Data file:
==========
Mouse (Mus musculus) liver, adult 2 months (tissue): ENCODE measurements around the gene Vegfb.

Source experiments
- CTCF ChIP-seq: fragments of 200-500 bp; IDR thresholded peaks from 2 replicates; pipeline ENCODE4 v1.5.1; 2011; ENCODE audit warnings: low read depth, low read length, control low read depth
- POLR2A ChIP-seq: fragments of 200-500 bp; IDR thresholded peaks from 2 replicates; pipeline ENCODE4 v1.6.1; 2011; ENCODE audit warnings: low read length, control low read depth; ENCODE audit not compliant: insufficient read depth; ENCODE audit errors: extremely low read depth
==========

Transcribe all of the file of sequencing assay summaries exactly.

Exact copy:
Mouse (Mus musculus) liver, adult 2 months (tissue): ENCODE measurements around the gene Vegfb.

Source experiments
- CTCF ChIP-seq: fragments of 200-500 bp; IDR thresholded peaks from 2 replicates; pipeline ENCODE4 v1.5.1; 2011; ENCODE audit warnings: low read depth, low read length, control low read depth
- POLR2A ChIP-seq: fragments of 200-500 bp; IDR thresholded peaks from 2 replicates; pipeline ENCODE4 v1.6.1; 2011; ENCODE audit warnings: low read length, control low read depth; ENCODE audit not compliant: insufficient read depth; ENCODE audit errors: extremely low read depth